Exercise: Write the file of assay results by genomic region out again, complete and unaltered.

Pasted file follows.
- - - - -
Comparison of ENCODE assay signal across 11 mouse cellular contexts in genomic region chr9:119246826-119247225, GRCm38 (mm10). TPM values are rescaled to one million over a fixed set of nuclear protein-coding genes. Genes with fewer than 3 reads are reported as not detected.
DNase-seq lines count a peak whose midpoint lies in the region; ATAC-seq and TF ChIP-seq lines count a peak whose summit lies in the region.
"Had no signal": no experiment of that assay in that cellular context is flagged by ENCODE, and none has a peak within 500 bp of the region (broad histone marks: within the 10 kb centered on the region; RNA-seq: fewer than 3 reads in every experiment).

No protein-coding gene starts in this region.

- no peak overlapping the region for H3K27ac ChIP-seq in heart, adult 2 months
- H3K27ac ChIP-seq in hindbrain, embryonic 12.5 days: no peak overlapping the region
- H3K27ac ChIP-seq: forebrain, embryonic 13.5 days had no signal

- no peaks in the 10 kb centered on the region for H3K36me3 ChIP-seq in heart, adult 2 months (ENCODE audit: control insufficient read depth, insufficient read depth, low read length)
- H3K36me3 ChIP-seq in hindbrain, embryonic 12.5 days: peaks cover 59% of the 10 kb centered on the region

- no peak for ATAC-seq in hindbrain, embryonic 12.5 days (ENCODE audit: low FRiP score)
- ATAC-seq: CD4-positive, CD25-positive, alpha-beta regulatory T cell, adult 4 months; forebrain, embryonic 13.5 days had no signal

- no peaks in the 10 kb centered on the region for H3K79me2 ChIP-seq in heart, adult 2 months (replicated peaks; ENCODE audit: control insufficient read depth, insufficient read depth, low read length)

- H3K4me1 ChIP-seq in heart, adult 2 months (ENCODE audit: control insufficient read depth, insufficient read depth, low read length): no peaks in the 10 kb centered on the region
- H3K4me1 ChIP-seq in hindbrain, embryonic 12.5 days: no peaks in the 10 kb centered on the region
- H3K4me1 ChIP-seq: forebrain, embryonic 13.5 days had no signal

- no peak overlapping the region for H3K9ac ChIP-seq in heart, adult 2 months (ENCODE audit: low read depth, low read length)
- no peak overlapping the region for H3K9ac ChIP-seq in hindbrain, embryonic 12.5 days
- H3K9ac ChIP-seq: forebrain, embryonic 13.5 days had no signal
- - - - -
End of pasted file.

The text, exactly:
Comparison of ENCODE assay signal across 11 mouse cellular contexts in genomic region chr9:119246826-119247225, GRCm38 (mm10). TPM values are rescaled to one million over a fixed set of nuclear protein-coding genes. Genes with fewer than 3 reads are reported as not detected.
DNase-seq lines count a peak whose midpoint lies in the region; ATAC-seq and TF ChIP-seq lines count a peak whose summit lies in the region.
"Had no signal": no experiment of that assay in that cellular context is flagged by ENCODE, and none has a peak within 500 bp of the region (broad histone marks: within the 10 kb centered on the region; RNA-seq: fewer than 3 reads in every experiment).

No protein-coding gene starts in this region.

- no peak overlapping the region for H3K27ac ChIP-seq in heart, adult 2 months
- H3K27ac ChIP-seq in hindbrain, embryonic 12.5 days: no peak overlapping the region
- H3K27ac ChIP-seq: forebrain, embryonic 13.5 days had no signal

- no peaks in the 10 kb centered on the region for H3K36me3 ChIP-seq in heart, adult 2 months (ENCODE audit: control insufficient read depth, insufficient read depth, low read length)
- H3K36me3 ChIP-seq in hindbrain, embryonic 12.5 days: peaks cover 59% of the 10 kb centered on the region

- no peak for ATAC-seq in hindbrain, embryonic 12.5 days (ENCODE audit: low FRiP score)
- ATAC-seq: CD4-positive, CD25-positive, alpha-beta regulatory T cell, adult 4 months; forebrain, embryonic 13.5 days had no signal

- no peaks in the 10 kb centered on the region for H3K79me2 ChIP-seq in heart, adult 2 months (replicated peaks; ENCODE audit: control insufficient read depth, insufficient read depth, low read length)

- H3K4me1 ChIP-seq in heart, adult 2 months (ENCODE audit: control insufficient read depth, insufficient read depth, low read length): no peaks in the 10 kb centered on the region
- H3K4me1 ChIP-seq in hindbrain, embryonic 12.5 days: no peaks in the 10 kb centered on the region
- H3K4me1 ChIP-seq: forebrain, embryonic 13.5 days had no signal

- no peak overlapping the region for H3K9ac ChIP-seq in heart, adult 2 months (ENCODE audit: low read depth, low read length)
- no peak overlapping the region for H3K9ac ChIP-seq in hindbrain, embryonic 12.5 days
- H3K9ac ChIP-seq: forebrain, embryonic 13.5 days had no signal